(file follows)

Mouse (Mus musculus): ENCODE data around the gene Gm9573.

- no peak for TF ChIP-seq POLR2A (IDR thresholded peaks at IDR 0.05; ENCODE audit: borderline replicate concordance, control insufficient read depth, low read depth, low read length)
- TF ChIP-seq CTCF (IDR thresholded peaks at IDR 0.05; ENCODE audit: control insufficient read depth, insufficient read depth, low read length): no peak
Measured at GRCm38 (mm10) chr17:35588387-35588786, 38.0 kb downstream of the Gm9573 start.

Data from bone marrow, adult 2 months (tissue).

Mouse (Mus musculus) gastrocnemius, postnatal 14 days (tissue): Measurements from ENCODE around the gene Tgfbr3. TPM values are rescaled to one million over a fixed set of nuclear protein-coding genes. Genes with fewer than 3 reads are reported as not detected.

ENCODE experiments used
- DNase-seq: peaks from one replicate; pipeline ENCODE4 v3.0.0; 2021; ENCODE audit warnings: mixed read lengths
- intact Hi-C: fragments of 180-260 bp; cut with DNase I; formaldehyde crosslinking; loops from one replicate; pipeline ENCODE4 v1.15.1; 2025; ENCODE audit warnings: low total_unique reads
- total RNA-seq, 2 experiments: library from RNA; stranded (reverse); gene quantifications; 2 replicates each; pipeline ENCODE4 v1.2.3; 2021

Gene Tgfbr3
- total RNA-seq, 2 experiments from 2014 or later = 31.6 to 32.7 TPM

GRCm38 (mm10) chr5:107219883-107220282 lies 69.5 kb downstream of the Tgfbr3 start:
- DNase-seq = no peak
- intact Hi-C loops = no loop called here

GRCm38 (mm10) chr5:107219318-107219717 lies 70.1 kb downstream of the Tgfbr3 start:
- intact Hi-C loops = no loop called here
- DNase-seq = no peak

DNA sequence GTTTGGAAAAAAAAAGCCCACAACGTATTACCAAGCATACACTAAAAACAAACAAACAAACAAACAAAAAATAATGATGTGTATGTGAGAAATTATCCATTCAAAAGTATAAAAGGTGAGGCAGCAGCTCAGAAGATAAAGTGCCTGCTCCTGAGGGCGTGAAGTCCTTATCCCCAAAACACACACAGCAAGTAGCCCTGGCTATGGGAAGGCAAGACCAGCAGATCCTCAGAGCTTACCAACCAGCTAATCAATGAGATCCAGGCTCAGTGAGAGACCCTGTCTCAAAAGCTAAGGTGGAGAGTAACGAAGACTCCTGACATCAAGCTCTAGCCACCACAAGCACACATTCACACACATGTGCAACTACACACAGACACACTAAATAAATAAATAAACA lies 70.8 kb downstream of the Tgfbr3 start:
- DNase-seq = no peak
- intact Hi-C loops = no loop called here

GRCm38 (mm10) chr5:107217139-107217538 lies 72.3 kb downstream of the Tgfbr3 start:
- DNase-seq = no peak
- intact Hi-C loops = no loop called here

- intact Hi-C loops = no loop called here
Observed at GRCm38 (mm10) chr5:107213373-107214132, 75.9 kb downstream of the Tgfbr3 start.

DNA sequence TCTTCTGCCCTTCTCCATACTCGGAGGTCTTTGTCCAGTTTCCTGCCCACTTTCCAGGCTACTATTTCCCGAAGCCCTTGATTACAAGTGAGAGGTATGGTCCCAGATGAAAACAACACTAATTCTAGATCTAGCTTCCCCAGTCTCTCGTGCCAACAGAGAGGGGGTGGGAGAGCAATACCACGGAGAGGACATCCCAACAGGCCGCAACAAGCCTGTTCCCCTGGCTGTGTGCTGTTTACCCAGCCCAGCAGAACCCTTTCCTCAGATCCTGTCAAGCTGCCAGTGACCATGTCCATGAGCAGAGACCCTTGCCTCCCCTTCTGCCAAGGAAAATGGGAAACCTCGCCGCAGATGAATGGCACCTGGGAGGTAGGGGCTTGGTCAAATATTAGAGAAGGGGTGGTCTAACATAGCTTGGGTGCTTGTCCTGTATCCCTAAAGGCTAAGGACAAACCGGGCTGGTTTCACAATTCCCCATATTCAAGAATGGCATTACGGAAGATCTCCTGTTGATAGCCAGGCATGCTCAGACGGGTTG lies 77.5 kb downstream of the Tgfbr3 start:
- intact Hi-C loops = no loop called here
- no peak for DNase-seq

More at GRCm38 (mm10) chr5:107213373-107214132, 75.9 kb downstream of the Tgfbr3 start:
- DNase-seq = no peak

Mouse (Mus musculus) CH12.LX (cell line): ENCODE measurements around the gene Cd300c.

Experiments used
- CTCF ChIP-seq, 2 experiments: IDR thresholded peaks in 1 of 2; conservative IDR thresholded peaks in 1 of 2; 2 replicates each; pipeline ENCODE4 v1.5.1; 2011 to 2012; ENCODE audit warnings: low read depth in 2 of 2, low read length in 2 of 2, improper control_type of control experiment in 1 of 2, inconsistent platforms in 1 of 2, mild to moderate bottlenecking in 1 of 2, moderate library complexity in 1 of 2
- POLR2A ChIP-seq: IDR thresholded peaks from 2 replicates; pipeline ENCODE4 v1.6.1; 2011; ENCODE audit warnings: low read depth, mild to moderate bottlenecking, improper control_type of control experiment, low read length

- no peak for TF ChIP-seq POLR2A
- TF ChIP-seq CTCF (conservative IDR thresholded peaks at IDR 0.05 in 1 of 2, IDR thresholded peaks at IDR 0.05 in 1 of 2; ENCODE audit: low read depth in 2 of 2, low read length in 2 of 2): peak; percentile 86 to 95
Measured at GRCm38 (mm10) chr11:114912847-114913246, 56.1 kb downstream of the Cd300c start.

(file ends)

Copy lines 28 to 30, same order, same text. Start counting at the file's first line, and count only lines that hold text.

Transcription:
- intact Hi-C loops = no loop called here
- no peak for DNase-seq

More at GRCm38 (mm10) chr5:107213373-107214132, 75.9 kb downstream of the Tgfbr3 start: